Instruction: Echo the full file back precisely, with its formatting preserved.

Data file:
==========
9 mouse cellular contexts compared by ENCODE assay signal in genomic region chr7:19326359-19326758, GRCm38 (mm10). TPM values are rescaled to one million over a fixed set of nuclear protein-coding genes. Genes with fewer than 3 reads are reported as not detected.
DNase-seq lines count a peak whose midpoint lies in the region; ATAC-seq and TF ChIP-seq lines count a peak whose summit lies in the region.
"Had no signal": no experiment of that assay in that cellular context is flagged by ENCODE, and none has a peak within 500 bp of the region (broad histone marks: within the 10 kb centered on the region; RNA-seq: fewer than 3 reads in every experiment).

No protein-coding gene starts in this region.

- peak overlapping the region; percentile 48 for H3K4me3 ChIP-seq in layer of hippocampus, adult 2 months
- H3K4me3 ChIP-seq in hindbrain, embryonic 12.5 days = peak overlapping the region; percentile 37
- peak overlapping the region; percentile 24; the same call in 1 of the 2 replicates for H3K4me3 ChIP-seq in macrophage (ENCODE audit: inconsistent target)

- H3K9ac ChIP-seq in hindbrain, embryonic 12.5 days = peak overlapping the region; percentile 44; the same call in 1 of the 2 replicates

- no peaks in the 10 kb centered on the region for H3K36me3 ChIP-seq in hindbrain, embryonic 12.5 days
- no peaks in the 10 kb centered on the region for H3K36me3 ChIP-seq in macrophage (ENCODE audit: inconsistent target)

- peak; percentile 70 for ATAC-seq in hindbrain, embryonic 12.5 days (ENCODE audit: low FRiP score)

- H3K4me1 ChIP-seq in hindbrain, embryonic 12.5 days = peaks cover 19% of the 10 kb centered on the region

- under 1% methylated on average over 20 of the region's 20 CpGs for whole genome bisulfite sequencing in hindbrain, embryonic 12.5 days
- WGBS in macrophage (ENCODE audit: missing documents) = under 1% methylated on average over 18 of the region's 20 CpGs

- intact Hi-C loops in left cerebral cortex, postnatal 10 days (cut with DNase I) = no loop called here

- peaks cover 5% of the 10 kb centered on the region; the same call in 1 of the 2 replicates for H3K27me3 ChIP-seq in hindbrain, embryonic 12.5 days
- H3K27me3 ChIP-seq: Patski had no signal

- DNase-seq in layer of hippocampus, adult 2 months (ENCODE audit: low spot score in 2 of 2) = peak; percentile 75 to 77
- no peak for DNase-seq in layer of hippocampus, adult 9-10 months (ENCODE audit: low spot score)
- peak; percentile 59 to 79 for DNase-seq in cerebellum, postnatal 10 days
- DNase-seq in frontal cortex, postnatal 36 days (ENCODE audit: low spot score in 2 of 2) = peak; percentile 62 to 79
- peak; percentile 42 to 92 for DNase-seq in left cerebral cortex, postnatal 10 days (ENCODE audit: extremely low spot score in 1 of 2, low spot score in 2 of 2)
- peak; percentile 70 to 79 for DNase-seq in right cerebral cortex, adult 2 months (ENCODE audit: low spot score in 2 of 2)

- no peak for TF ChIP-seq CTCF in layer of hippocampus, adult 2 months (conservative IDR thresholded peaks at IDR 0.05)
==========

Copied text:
9 mouse cellular contexts compared by ENCODE assay signal in genomic region chr7:19326359-19326758, GRCm38 (mm10). TPM values are rescaled to one million over a fixed set of nuclear protein-coding genes. Genes with fewer than 3 reads are reported as not detected.
DNase-seq lines count a peak whose midpoint lies in the region; ATAC-seq and TF ChIP-seq lines count a peak whose summit lies in the region.
"Had no signal": no experiment of that assay in that cellular context is flagged by ENCODE, and none has a peak within 500 bp of the region (broad histone marks: within the 10 kb centered on the region; RNA-seq: fewer than 3 reads in every experiment).

No protein-coding gene starts in this region.

- peak overlapping the region; percentile 48 for H3K4me3 ChIP-seq in layer of hippocampus, adult 2 months
- H3K4me3 ChIP-seq in hindbrain, embryonic 12.5 days = peak overlapping the region; percentile 37
- peak overlapping the region; percentile 24; the same call in 1 of the 2 replicates for H3K4me3 ChIP-seq in macrophage (ENCODE audit: inconsistent target)

- H3K9ac ChIP-seq in hindbrain, embryonic 12.5 days = peak overlapping the region; percentile 44; the same call in 1 of the 2 replicates

- no peaks in the 10 kb centered on the region for H3K36me3 ChIP-seq in hindbrain, embryonic 12.5 days
- no peaks in the 10 kb centered on the region for H3K36me3 ChIP-seq in macrophage (ENCODE audit: inconsistent target)

- peak; percentile 70 for ATAC-seq in hindbrain, embryonic 12.5 days (ENCODE audit: low FRiP score)

- H3K4me1 ChIP-seq in hindbrain, embryonic 12.5 days = peaks cover 19% of the 10 kb centered on the region

- under 1% methylated on average over 20 of the region's 20 CpGs for whole genome bisulfite sequencing in hindbrain, embryonic 12.5 days
- WGBS in macrophage (ENCODE audit: missing documents) = under 1% methylated on average over 18 of the region's 20 CpGs

- intact Hi-C loops in left cerebral cortex, postnatal 10 days (cut with DNase I) = no loop called here

- peaks cover 5% of the 10 kb centered on the region; the same call in 1 of the 2 replicates for H3K27me3 ChIP-seq in hindbrain, embryonic 12.5 days
- H3K27me3 ChIP-seq: Patski had no signal

- DNase-seq in layer of hippocampus, adult 2 months (ENCODE audit: low spot score in 2 of 2) = peak; percentile 75 to 77
- no peak for DNase-seq in layer of hippocampus, adult 9-10 months (ENCODE audit: low spot score)
- peak; percentile 59 to 79 for DNase-seq in cerebellum, postnatal 10 days
- DNase-seq in frontal cortex, postnatal 36 days (ENCODE audit: low spot score in 2 of 2) = peak; percentile 62 to 79
- peak; percentile 42 to 92 for DNase-seq in left cerebral cortex, postnatal 10 days (ENCODE audit: extremely low spot score in 1 of 2, low spot score in 2 of 2)
- peak; percentile 70 to 79 for DNase-seq in right cerebral cortex, adult 2 months (ENCODE audit: low spot score in 2 of 2)

- no peak for TF ChIP-seq CTCF in layer of hippocampus, adult 2 months (conservative IDR thresholded peaks at IDR 0.05)